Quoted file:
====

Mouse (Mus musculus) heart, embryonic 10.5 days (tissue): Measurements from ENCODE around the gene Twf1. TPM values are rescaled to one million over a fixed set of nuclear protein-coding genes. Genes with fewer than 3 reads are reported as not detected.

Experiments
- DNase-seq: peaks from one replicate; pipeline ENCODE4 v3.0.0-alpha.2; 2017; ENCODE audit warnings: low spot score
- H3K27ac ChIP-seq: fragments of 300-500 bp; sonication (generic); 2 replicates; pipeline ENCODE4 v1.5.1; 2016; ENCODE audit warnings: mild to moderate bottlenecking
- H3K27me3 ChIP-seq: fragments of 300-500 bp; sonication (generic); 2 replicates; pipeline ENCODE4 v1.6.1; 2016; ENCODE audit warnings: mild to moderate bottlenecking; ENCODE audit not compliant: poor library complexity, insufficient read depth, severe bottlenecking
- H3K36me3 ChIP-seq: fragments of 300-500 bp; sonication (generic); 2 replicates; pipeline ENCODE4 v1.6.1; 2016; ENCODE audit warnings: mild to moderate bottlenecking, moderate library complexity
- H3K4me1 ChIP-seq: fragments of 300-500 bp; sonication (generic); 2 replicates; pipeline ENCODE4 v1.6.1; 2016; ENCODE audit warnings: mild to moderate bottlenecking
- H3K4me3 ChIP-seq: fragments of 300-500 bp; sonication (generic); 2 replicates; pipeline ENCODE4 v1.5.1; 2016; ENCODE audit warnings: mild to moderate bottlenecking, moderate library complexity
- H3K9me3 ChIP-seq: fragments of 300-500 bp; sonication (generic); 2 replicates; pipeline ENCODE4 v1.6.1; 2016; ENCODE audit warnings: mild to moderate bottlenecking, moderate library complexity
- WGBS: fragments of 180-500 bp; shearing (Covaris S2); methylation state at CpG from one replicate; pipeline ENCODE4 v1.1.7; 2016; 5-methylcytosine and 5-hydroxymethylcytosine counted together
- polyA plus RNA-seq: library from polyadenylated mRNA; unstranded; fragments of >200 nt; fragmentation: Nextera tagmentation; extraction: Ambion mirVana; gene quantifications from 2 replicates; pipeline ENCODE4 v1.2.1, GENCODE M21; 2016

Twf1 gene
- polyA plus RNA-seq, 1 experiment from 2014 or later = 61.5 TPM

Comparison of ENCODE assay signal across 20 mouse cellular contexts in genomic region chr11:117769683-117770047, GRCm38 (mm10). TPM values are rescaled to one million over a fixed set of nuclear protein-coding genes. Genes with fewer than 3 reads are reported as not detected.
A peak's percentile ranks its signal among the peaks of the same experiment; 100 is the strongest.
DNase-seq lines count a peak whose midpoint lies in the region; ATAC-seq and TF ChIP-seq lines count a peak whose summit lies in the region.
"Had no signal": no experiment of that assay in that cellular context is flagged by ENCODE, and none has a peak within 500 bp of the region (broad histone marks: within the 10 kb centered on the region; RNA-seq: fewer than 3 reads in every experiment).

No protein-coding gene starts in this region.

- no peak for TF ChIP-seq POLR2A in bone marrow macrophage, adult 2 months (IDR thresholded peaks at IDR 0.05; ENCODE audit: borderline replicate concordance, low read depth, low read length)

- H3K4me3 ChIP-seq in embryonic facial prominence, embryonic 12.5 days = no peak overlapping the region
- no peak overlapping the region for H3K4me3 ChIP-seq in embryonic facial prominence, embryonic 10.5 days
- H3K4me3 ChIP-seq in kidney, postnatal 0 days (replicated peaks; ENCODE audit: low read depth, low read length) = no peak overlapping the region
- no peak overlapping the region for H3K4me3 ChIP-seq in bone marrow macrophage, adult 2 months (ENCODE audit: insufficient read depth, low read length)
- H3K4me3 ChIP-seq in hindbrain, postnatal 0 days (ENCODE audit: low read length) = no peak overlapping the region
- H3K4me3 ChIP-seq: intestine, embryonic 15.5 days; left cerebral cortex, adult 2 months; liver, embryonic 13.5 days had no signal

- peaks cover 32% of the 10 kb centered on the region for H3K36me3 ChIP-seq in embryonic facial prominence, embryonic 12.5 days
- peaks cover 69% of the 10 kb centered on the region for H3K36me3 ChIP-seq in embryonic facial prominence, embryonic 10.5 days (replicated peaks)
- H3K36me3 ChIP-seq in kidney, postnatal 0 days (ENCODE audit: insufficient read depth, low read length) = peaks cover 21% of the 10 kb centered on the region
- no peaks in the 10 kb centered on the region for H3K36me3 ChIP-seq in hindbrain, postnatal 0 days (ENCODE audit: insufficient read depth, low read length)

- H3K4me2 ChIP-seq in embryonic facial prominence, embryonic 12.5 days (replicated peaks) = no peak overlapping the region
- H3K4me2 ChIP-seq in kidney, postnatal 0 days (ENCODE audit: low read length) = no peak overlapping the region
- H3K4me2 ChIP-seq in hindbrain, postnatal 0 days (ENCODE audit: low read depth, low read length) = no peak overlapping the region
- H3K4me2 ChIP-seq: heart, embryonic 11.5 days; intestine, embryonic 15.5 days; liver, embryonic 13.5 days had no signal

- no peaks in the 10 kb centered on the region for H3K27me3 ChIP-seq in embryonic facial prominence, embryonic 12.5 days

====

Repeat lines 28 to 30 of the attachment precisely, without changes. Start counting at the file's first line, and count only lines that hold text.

- H3K36me3 ChIP-seq in kidney, postnatal 0 days (ENCODE audit: insufficient read depth, low read length) = peaks cover 21% of the 10 kb centered on the region
- no peaks in the 10 kb centered on the region for H3K36me3 ChIP-seq in hindbrain, postnatal 0 days (ENCODE audit: insufficient read depth, low read length)

- H3K4me2 ChIP-seq in embryonic facial prominence, embryonic 12.5 days (replicated peaks) = no peak overlapping the region